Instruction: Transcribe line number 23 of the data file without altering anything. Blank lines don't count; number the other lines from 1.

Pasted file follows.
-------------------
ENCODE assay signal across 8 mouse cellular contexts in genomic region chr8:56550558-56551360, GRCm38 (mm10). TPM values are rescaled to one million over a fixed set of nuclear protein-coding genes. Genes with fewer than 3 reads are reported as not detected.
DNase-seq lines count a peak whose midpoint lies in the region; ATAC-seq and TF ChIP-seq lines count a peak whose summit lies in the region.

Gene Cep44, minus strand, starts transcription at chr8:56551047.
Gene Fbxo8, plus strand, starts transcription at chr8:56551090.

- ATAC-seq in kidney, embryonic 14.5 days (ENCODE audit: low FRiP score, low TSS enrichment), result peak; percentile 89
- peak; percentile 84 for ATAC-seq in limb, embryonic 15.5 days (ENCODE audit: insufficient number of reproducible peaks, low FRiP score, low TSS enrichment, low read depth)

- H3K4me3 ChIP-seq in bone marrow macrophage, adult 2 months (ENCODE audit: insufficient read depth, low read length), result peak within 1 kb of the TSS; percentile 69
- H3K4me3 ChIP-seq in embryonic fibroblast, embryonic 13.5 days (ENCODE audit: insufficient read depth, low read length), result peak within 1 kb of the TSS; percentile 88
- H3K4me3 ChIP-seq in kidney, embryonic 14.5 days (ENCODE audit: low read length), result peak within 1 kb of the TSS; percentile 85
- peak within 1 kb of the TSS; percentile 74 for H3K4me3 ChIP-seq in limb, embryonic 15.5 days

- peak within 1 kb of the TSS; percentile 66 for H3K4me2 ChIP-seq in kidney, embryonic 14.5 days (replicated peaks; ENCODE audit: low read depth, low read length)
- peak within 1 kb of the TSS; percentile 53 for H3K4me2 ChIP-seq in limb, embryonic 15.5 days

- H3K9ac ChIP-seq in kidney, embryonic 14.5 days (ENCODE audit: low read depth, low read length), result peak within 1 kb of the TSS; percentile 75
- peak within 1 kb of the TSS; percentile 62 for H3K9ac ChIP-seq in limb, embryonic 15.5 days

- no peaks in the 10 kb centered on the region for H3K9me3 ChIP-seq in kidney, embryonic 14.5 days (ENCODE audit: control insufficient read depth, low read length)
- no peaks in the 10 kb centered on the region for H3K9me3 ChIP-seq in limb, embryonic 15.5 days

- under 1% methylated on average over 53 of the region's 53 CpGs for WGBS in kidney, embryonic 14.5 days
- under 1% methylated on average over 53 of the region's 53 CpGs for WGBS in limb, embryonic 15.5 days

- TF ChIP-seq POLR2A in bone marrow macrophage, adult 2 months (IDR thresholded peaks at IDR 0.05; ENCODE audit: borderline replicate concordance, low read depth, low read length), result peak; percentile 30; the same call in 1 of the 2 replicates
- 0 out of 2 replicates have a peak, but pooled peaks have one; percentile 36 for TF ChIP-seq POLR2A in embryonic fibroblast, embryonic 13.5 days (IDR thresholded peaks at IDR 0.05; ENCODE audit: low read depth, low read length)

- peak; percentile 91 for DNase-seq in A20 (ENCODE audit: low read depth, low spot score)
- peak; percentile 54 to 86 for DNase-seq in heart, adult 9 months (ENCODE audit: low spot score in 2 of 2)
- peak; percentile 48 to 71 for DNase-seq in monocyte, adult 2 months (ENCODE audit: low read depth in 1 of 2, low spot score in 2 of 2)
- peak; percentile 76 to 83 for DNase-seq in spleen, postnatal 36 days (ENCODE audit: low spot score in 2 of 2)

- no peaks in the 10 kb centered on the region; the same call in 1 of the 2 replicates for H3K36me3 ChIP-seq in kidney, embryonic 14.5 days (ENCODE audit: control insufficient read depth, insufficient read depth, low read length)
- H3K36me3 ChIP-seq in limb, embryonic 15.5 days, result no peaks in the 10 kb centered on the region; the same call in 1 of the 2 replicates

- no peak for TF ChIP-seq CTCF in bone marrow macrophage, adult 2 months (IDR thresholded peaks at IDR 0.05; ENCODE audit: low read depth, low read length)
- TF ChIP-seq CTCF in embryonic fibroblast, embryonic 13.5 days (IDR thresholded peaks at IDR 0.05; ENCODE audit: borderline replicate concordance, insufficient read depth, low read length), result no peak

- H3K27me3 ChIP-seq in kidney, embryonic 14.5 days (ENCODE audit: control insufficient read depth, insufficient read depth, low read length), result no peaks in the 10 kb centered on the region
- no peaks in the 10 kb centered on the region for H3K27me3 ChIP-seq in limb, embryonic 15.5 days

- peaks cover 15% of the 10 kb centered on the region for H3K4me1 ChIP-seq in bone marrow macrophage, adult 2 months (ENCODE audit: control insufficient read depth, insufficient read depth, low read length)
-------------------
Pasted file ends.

- peak; percentile 48 to 71 for DNase-seq in monocyte, adult 2 months (ENCODE audit: low read depth in 1 of 2, low spot score in 2 of 2)